Poor performance due to poor eye sight

When Luke Miller — now seven — began to struggle reading books in school, his mum, Helen, received a letter advising her to take him to an optometrist. After an eye examination it was discovered that Luke needed glasses, which made a drastic difference to his school work.

“Luke’s vision problems were picked up in a screening done in reception class,” says Helen. “As soon as we were informed I realised how far away he held his book when he was reading. He was clearly struggling but as soon as he got his glasses he was more comfortable. He can read comfortably and confidently now he has the right prescription.”


A change for the worst

In fact, Luke’s dependence on his glasses was highlighted when he was without them for a week. “Luke needed new lenses so I left the glasses at the opticians,” says Helen. “We had no spare pair at that point, resulting in him spending a week without glasses at school.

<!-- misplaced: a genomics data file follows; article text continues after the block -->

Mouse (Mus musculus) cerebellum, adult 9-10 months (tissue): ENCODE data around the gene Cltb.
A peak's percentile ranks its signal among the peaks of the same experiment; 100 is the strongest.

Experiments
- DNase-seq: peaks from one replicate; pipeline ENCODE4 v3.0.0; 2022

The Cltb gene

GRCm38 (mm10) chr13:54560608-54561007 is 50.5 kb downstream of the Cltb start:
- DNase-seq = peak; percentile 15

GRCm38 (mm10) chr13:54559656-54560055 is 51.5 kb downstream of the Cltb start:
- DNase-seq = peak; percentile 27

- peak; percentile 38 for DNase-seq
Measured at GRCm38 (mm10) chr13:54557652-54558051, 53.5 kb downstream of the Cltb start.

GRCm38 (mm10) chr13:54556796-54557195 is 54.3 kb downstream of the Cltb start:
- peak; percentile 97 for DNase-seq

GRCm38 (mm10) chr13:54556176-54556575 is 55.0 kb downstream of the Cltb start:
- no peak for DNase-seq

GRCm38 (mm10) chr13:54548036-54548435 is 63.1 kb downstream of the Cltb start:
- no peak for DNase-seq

"That week was probably a write-off in terms of school work. His handwriting grew extremely messy and he struggled with his reading. I asked his teachers how he was getting on and they all noticed a difference. As soon as he got his glasses back he was fine.”
 

Professionals must keep an eye out

Helen stresses that it’s vitally important to take children’s eye care seriously and, for its part, the eye care industry seems keen to do all it can to help.

“Had it not been picked up at school I don’t know when it would have been noticed.”

Thankfully, Luke’s vision issues have been caught and corrected. “Had it not been picked up at school I don’t know when it would have been noticed,” says Helen.

“One comment I have on this is maybe they shouldn’t have waited until nearly the summer holidays to screen the children. Luke had a whole year of struggling with his reading and vision — so I do think that the screening should have been done much earlier on.”